Israel hack uncovered Russian spies use of Kaspersky in 2015, report says
This article titled “Israel hack uncovered Russian spies use of Kaspersky in 2015, report says” was written by Alex Hern in London and Peter Beaumont in Jerusalem, for theguardian.com on Wednesday 11th October 2017 11.05 UTC
An Israeli security agency hacked into Russian antivirus firm Kaspersky Lab in 2015, providing the crucial evidence required to ban the company from providing services to the US government, according to a report.
While the Israeli spies were inside Kaspersky’s systems, they observed Russian spies in turn using the company’s tools to spy on American spies, the New York Times reports. That information, handed to the US, led to the decision in September to end the use of the company’s software across the federal government by December.
The revelation answers some questions about the unfolding saga around Kaspersky Lab, a previously well-regarded information security firm founded in 1997 by Russian national Eugene Kaspersky. It seems to demonstrate why the US believes that Kaspersky Lab software was involved in the hacking of an NSA contractor in 2015, as well as narrows down the nature of Kaspersky Lab’s supposed involvement in the Russian operation.
But it still leaves many further questions unanswered. Crucially for Kaspersky, the Israeli hack apparently failed to provide enough information to determine whether it was a willing, or even knowing, participant in the Russian espionage.
The Russian government exercises tight control over domestic and foreign high-tech industries operating within its borders. In June 2017, it began demanding the source code for certain software imported, ostensibly to search for “backdoors” inserted by foreign intelligence agencies. In practice, it’s widely believed that the Russian security agency scans the source code for undisclosed vulnerabilities it can use to improve its own hacking prowess.
Kaspersky vehemently denies any involvement in Russian state-sponsored hacking. “Kaspersky Lab was not involved in and does not possess any knowledge of the situation in question,” the company told the Guardian.
“Kaspersky Lab has never helped, nor will help, any government in the world with its cyberespionage efforts, and contrary to erroneous reports, Kaspersky Lab software does not contain any undeclared capabilities such as backdoors as that would be illegal and unethical.
“It is also important to note, Kaspersky Lab detects all kinds of threats, including nation-state sponsored malware, regardless of the origin or purpose. The company tracks more than 100 advanced persistent threat actors and operations, and for 20 years, Kaspersky Lab has been focused on protecting people and organisations from these cyber-threats – its headquarters’ location doesn’t change that mission.”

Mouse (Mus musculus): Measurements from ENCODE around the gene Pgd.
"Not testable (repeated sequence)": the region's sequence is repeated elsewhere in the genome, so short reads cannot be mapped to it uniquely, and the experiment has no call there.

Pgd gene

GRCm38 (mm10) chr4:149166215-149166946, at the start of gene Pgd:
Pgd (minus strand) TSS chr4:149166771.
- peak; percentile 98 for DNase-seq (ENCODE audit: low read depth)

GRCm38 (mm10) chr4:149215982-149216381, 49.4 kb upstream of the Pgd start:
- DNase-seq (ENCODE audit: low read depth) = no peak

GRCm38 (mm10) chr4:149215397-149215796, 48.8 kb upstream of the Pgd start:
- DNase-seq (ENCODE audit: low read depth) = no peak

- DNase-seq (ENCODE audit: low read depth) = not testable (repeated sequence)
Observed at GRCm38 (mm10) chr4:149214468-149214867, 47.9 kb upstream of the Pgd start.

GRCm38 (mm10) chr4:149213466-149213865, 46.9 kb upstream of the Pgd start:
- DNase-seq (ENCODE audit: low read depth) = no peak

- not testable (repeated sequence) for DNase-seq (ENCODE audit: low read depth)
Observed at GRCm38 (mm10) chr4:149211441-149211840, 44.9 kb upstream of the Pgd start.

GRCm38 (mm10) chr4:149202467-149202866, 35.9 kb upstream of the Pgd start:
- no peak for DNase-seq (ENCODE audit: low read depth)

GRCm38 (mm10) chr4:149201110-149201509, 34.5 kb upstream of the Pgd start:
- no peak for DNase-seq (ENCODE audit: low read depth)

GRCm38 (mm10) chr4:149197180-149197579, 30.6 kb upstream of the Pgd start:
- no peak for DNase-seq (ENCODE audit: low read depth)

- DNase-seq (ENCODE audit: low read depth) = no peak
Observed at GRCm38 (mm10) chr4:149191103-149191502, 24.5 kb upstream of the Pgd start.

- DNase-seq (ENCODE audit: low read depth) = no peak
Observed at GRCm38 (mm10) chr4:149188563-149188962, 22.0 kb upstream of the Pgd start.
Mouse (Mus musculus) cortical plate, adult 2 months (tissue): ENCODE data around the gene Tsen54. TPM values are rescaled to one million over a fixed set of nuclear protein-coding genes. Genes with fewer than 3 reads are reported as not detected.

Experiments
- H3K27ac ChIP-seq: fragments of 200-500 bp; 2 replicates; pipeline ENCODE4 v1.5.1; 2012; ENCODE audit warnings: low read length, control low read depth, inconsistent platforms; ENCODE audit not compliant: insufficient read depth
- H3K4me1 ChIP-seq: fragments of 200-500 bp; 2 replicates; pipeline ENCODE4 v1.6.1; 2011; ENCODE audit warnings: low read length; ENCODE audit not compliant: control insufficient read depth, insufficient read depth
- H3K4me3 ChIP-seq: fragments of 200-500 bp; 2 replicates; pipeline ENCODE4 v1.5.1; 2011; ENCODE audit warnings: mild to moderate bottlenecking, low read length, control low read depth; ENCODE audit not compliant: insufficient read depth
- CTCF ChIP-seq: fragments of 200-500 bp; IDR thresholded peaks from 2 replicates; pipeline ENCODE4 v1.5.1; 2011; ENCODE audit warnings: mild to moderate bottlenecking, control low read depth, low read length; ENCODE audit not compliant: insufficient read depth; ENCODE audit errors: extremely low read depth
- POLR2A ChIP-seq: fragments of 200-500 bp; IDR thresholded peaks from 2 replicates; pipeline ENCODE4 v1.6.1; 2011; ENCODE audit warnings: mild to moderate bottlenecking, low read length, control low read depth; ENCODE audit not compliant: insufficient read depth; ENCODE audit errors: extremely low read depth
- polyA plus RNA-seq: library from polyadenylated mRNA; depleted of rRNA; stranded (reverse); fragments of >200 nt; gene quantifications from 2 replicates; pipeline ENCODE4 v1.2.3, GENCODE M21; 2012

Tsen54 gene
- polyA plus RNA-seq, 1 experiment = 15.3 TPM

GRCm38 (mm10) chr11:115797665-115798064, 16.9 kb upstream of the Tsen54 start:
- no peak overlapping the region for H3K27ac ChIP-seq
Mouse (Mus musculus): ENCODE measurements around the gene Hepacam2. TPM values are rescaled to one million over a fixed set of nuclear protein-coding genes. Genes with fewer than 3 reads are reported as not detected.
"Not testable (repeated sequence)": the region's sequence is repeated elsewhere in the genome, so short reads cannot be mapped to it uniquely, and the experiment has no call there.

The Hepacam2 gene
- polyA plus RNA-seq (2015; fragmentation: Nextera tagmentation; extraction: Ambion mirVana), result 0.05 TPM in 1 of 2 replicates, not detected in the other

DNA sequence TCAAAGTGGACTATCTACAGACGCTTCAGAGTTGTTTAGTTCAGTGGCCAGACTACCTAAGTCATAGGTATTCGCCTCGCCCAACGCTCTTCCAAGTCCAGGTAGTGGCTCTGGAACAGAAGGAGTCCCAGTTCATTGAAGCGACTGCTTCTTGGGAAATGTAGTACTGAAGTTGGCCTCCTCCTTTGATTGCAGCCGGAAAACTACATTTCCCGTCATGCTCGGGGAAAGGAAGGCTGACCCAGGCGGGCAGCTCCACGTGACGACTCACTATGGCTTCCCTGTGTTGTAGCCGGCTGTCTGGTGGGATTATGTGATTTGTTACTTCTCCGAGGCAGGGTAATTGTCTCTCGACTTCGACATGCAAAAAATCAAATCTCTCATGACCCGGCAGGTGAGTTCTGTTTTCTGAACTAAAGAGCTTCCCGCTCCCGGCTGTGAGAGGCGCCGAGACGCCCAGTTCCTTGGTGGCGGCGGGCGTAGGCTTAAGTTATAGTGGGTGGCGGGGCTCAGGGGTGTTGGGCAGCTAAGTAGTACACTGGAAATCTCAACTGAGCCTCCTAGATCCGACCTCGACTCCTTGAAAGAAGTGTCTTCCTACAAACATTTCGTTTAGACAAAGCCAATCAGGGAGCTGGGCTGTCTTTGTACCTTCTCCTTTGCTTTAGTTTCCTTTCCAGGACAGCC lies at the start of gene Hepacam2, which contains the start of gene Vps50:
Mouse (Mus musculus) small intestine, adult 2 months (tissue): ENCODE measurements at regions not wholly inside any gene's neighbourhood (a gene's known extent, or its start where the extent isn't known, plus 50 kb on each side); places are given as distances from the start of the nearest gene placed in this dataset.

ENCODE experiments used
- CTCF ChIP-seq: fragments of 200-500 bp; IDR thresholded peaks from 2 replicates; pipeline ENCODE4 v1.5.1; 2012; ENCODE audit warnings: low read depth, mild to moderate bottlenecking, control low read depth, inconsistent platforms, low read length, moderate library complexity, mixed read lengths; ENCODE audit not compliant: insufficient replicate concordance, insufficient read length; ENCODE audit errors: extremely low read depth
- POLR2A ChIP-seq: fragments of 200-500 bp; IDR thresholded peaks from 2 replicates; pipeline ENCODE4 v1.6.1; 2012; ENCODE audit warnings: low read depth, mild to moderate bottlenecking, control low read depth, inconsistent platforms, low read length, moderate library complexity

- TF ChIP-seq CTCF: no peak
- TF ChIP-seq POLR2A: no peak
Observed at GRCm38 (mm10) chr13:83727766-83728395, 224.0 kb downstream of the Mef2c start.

In the tangled web of spies spying on spies, it can be difficult to take any statement at face value. The Israeli security community has long had a tense relationship with Kaspersky Lab, dating back to the company’s research on Stuxnet, a specialised piece of malware created by the US and Israel to harm Iran’s nuclear industry.
In fact, the highly sophisticated Israeli hacking operation that targeted Kaspersky appears to have used the same malware that was used to spy on the Iran nuclear negotiations in 2014 and 2015.
Israel’s hacking of Kaspersky reportedly occurred in the same period Kaspersky publicly acknowledged that it had been targeted by a “state actor”. Kaspersky said that the malware used in the attack was derived from the Stuxnet virus.
At the time Kaspersky researchers disclosed that dozens of machines in its networks had been infected by the Duqu 2.0 spyware, which appeared to be attempting to access research and information, and which Kaspersky staff described at the time as being a “generation ahead” of anything they had seen before.
Although there was no concrete proof until now, Kaspersky suspected Israel of being behind the attack, not least because the same malware was being used to target the P5+1 talks on Iran’s nuclear programme. Kaspersky researchers also found that the work schedules of the Duqu attackers suggested they were physically located in or near to Israel.
Kaspersky said: “With regards to unverified assertions that this situation relates to Duqu2, a sophisticated cyber-attack of which Kaspersky Lab was not the only target, we are confident that we have identified and removed all of the infections that happened during that incident. Furthermore … Kaspersky Lab publicly reported the attack, and the company offered its assistance to affected or interested organisations to help mitigate this threat.”
The latest revelations over Israel’s electronic espionage activities appear to have come closer to joining the dots linking a series of Israeli cyber-spying and cyberwar operations dating back to at least 2011, beginning with the use of Stuxnet.
In 2015 officials in the Obama administration told journalists that Israel had spied on the nuclear negotiations and used material that it had acquired to attempt to lobby the US Congress in 2015 to derail the deal.
guardian.co.uk © Guardian News & Media Limited 2010